House Holds Special Meeting on FBI Office Raid

Despite Congress being on a weeklong Memorial Day recess, House lawmakers have returned to Washington for a hearing on the FBI raid of Rep. William Jefferson's office. The search for documents provoked a standoff involving the White House, the Justice Department and House leaders over the reach of executive-branch powers.

Copyright © 2006 NPR. For personal, noncommercial use only. See Terms of Use. For other uses, prior permission required.

ROBERT SIEGEL, host:

From NPR News, this is ALL THINGS CONSIDERED. I'm Robert Siegel.

MELISSA BLOCK, host:

And I'm Melissa Block.

It's been 10 days since the FBI raided the office of a congressman and the furor on Capitol Hill is showing no signs of dying down. President Bush has ordered the records seized in that raid sealed for a 45-day cooling off period. But today, the House Judiciary Committee showed it's still angry. It held a hearing on the matter and the direction was clear from the starting question, did the Saturday night raid of Congress trample the Constitution?

NPR's Ari Shapiro reports.

ARI SHAPIRO reporting:

You know things have gotten strange in Washington when a Republican suggests impeaching President Bush's very Republican attorney general, Alberto Gonzales. But that's exactly what Republican California Congressman Darryl Issa suggested this morning.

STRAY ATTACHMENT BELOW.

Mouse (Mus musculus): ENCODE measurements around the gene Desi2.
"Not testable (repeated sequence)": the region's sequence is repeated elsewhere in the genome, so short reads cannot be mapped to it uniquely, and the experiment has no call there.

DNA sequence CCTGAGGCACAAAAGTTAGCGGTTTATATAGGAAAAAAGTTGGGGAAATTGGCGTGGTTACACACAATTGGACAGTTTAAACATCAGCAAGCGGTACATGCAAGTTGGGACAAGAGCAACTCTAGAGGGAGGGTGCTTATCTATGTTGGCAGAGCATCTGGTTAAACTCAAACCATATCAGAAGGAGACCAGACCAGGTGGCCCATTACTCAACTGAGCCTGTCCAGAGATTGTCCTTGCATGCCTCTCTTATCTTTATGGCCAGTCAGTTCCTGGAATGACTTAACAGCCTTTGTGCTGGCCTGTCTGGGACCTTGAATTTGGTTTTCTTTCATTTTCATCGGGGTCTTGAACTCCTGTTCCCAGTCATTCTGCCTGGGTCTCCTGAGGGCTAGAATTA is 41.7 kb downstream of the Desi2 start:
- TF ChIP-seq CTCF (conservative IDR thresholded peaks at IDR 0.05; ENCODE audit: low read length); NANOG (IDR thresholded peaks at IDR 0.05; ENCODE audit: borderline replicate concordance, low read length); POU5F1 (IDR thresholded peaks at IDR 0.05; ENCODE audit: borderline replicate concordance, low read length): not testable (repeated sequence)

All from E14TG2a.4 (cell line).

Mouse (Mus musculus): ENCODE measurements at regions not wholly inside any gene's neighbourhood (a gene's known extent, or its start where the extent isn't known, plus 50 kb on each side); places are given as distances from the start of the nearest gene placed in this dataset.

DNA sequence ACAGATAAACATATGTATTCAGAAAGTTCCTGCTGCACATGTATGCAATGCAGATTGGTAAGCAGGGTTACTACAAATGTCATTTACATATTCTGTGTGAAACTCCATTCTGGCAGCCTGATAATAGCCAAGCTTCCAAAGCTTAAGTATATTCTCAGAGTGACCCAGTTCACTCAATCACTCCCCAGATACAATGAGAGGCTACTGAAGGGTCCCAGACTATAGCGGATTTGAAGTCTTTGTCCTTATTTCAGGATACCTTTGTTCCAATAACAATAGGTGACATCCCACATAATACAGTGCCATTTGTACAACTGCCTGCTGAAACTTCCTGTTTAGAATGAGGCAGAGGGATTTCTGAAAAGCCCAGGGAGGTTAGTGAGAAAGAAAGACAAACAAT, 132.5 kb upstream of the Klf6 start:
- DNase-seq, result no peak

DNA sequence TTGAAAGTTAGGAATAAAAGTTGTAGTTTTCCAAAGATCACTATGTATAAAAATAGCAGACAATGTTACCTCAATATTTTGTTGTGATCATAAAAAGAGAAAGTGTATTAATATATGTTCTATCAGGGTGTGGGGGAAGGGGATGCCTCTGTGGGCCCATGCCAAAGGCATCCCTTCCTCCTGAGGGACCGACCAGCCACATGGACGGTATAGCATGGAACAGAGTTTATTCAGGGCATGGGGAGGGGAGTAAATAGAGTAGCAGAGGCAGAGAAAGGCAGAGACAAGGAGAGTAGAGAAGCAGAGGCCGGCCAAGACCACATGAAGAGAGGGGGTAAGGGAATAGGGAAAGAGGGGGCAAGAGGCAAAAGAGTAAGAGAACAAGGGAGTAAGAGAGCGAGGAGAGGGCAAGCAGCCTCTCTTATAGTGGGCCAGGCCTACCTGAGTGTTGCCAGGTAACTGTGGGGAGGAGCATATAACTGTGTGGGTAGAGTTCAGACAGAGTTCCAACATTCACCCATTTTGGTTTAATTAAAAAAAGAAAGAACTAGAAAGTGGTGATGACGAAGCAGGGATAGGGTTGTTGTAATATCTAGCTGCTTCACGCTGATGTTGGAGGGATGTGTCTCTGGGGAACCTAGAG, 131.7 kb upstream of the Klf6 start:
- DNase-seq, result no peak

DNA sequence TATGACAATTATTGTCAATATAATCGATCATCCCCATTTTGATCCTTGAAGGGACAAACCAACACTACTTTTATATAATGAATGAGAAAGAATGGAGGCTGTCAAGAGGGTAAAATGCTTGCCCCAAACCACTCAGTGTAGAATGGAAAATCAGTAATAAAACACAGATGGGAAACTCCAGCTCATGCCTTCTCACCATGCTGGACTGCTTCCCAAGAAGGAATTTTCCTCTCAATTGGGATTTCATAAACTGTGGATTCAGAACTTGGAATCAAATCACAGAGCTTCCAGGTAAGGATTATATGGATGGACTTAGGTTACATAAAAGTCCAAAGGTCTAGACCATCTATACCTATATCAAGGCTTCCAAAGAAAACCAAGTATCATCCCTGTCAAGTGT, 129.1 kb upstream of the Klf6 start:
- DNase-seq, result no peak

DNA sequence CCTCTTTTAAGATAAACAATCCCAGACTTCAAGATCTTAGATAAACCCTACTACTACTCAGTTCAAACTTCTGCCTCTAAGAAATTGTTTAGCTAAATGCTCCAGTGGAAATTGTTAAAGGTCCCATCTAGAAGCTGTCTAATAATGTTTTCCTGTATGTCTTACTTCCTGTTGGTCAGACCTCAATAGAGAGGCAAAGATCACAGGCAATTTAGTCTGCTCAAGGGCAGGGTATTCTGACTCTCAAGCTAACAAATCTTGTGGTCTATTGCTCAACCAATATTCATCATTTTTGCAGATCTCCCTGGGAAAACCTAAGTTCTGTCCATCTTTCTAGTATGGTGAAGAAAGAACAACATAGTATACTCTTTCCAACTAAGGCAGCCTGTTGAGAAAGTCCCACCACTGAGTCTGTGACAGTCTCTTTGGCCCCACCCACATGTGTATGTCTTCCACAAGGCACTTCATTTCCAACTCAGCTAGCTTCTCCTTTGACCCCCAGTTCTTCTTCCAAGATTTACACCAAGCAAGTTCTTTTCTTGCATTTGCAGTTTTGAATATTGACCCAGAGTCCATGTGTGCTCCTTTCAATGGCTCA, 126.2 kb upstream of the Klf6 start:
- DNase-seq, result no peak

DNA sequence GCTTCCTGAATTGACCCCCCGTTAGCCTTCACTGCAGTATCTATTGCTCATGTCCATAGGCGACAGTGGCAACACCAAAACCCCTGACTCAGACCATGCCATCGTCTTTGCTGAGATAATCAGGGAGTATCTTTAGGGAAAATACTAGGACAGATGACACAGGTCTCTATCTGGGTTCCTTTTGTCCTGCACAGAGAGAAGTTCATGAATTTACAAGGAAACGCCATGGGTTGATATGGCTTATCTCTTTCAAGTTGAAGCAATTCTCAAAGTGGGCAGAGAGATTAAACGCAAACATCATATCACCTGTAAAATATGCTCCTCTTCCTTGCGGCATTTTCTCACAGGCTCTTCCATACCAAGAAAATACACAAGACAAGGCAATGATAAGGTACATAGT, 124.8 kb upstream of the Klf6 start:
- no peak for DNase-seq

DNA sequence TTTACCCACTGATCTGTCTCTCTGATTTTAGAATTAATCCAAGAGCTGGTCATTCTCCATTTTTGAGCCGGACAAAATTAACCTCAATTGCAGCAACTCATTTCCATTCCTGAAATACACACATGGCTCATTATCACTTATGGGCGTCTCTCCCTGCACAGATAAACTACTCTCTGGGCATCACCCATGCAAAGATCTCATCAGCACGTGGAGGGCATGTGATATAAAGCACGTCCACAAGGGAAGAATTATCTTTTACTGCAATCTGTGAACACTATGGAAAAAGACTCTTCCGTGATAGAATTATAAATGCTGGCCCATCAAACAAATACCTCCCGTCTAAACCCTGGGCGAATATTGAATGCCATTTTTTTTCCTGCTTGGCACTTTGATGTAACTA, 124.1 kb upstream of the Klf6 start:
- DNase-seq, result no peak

Representative DARRYL ISSA (Republican, California): We have the power to impeach the attorney general. Now, I'm not sure that articles of impeachment are going to come out today. I think we're a couple shakes short of a quorum for that purpose. Although I suspect members would quickly be here if it was brought by the chair.

SHAPIRO: What got Issa so upset, along with the rest of the House Judiciary Committee, was a nighttime raid on the office of a Democratic congressman who's accused of taking bribes. The target was Congressman William Jefferson of Louisiana. It was the first such raid in the history of Congress. But everyone at today's hearing said it's no longer about Jefferson's case.

Louis Gohmert is a Republican from Texas.

Representative LOUIS GOHMERT (Republican, Texas): Some people have said, you guys are just defending Jefferson. And I agree if they're talking about Thomas Jefferson.

SHAPIRO: Gohmert was backed up by Bruce Fein, who's worked in the Justice Department and in Congress. He said the White House has undermined the founding principle of checks and balances, which prevents one branch of government from usurping the authority of another.

Mr. BRUCE FEIN (U.S. Justice Department): Checks and balances are every bit as indispensable to our civil liberties as the Bill of Rights. And yet, the Bush administration has been bent on a scheme for years of reducing Congress to - akin to an extra in a Cecil B. DeMille political extravaganza.

SHAPIRO: His argument goes like this, FBI agents could have retrieved money or stolen goods or even a dead body from a congressman's office. But instead, they took boxes of papers and a computer hard drive. Fein says that violates the speech and debate clause, which prevents the Executive Branch from infringing on congressional speech.